I loved everything from Little House on the Prairie to The Wizard of Oz series. Later, when I saw the actual movies they just didn’t give me the same joy. To this day I enjoy reading daily although my tastes have changed to science fiction.

    I remember trying to write my first short fiction story as a child. Unfortunately I submitted it to be critiqued to someone who instead of nurturing my creativity left red pen marks all over my story. However, I can happily say this did not stop me. I just didn’t submit my stories to her anymore!

  12. says

    UGH. I want to track down that well-meaning critiquer and pry that red pen from her hand. I am SO HAPPY that didn’t stop you, Floriana. That shows you have the right degree of stubbornness and passion for this writing gig.

    And our childhood lists definitely share some favorites!

  13. Dana McNeely says

    You picked several of my favorites – The Crystal Cave, Turtle Moon, Outlander, and introduced others I’ll want to try. I also loved The Last Child by John Hart, for its surprising plot twists and strong, quirky boy-protagonist, The Forgotten Garden by Kate Morton for its unusual writing device merging time and dream, and Dandelion Summer by Lisa Wingate because who doesn’t love an ex-rocket scientist old curmudgeon and a street-wise teenager on a road trip?

  14. says

    I have actually done this–searching for the threads of favorite books that went into the weave of my work. The first one came at age eight, when my parents took me to Fort Mackinac, on Mackinac Island in Northern Lake Huron. I loved the aura of the place, thinking about the 300 years of history that took place there. In the book store at the fort, there was a middle-grade story called The Young Voyageur, written and illustrated by local historian Dirk Gringhuis. It was the story of a British orphan boy taken as a laborer on a French voyageur crew, who ended up living and working in the fort during Pontiac’s Rebellion. I was captivated! This showed me the possibilities for being transported into history in story.

    From there, The Lord of the Rings rocked my world with world-building. More epic historical lessons from The Frontiersman, by Allan Eckert. How to build a perfect forbidden and exotic love affair from The Far Pavilions, by M.M. Kaye, among others. But I always read nonfiction historicals throughout, and my favorite author in that arena has to be Barbara Tuchman. She can make history read like a novel, which I so admire. And I suppose she’s part of the reason I want to write novels that read like (exciting) history.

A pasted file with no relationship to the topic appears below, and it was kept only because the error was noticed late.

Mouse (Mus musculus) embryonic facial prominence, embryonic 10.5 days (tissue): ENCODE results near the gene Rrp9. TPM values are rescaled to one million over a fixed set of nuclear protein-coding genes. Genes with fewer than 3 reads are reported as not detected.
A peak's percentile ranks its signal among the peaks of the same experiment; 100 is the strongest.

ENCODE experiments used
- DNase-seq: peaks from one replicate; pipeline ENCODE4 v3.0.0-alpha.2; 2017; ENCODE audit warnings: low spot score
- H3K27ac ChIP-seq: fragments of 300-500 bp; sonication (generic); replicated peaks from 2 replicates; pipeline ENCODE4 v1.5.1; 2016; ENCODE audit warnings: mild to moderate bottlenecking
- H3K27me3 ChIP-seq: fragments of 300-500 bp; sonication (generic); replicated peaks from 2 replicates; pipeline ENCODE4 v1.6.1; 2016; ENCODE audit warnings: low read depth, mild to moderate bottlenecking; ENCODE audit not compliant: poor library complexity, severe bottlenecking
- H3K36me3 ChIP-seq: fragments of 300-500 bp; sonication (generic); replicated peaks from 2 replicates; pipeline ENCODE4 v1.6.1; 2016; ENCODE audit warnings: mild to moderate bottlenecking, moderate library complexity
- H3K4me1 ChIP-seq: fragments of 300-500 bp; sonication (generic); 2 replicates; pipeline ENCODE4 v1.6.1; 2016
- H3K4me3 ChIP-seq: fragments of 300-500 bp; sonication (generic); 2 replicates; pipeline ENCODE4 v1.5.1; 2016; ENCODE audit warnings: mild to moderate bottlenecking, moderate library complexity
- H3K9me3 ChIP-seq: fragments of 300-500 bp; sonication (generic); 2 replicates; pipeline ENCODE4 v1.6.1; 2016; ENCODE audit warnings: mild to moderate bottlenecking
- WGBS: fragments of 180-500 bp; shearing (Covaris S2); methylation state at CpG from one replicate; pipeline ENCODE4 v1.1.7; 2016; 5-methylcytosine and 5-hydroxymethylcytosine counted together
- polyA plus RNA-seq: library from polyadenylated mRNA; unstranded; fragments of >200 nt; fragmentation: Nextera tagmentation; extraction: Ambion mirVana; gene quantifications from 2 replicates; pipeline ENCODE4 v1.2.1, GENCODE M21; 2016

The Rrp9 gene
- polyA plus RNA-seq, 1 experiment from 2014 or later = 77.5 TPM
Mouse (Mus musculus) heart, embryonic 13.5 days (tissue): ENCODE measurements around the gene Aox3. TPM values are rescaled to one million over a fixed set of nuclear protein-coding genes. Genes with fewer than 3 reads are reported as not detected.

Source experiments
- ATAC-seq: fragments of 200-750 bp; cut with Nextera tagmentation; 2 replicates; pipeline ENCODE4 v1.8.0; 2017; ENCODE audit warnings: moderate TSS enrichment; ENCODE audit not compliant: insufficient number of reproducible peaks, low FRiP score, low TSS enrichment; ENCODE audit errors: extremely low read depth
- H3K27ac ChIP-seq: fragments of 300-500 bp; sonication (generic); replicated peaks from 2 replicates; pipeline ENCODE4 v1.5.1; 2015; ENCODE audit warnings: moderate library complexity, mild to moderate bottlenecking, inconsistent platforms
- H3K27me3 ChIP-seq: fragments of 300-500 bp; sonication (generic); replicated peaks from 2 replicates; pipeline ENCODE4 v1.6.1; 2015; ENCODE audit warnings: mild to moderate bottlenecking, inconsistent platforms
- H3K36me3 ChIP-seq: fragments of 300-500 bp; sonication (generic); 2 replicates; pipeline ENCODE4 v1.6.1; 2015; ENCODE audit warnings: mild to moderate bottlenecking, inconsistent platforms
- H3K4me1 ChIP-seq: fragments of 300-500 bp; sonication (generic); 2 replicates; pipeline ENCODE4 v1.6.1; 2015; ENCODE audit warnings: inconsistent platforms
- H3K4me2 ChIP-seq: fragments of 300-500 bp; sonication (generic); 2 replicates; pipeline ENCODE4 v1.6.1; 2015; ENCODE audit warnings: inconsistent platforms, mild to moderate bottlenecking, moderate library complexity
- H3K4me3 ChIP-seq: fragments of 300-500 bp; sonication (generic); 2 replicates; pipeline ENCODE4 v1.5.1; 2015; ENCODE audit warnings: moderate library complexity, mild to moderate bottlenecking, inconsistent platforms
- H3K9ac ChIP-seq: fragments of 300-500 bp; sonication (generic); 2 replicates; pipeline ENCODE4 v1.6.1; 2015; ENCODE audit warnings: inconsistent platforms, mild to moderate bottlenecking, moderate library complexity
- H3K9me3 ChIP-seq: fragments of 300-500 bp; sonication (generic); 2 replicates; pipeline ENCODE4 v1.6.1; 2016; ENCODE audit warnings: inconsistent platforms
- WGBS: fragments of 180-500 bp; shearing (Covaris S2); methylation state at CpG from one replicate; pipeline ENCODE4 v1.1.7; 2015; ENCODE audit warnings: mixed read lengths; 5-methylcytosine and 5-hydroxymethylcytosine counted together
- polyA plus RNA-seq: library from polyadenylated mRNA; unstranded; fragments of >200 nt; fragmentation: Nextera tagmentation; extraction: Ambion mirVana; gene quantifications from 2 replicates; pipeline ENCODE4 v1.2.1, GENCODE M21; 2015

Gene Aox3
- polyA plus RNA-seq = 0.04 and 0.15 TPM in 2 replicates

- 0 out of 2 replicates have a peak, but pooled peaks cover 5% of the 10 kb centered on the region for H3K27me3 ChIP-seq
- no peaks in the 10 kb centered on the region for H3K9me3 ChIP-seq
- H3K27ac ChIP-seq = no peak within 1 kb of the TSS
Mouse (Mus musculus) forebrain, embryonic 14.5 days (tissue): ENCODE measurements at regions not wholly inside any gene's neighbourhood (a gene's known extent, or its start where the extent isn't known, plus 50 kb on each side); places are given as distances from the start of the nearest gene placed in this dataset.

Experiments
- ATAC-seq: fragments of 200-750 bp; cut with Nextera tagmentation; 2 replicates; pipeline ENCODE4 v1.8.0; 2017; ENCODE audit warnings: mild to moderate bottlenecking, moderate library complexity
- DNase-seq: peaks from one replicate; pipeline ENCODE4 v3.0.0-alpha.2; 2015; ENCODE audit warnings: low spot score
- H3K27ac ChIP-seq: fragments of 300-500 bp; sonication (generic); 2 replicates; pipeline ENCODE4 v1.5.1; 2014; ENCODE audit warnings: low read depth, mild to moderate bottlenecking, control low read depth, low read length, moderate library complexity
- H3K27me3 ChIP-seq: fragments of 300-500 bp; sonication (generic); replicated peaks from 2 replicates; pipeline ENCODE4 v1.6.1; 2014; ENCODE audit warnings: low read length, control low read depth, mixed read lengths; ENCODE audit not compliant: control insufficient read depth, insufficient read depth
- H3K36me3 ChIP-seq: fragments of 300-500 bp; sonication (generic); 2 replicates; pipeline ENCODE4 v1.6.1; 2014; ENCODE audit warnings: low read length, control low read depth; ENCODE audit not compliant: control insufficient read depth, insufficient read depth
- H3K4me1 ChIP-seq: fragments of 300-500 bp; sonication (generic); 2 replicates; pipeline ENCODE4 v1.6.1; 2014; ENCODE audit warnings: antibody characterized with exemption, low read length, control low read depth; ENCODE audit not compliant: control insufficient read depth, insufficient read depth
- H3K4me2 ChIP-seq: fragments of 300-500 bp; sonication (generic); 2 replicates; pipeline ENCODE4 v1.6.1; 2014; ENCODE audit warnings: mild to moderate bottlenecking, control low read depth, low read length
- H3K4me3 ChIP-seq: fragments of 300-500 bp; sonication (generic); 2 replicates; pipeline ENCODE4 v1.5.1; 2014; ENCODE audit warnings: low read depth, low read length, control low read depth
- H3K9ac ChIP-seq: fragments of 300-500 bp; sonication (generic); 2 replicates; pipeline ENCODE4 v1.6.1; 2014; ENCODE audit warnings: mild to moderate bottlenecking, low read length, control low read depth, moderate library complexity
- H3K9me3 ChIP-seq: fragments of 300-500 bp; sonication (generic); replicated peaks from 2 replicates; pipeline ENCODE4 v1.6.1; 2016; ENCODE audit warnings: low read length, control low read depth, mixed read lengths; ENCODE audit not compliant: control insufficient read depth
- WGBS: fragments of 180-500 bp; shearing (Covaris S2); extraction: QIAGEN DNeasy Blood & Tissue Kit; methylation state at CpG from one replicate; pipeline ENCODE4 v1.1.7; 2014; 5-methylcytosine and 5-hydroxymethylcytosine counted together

Great post, and fun comments, Robin! Thank you!

  15. says

    Loved this post, Robin. Interestingly, I’ve taken a step back from my work this past week and asked myself something you mentioned. What’s missing? Why doesn’t this FEEL the way I want it to? The answer? Fearless writing.

    If I look back at some of my favorites I can see that it’s the depth of emotional honesty that really draws me in. Plots (but sadly not always the titles) of some books I read 20 years ago still haunt me.

    I’m going to take your advice and dig some of those books out, compare them and see what happens. But most importantly, I’m going to go back to my own work and learn to write without censure – THEN edit where needed. ;)

  16. says

    Thank you for such a fun and helpful article. As a nurse I honestly don’t remember any “writerly” DNA in the chain, but it could be there.
    I agree with you that we develop our love of reading as a young child. For me, reading was an escape. I loved meeting all those people, and seeing so many places. I learned to be a detective with Nancy Drew, and a nurse with Sue Barton. (I did take formal training when I was older to become a Real Nurse.)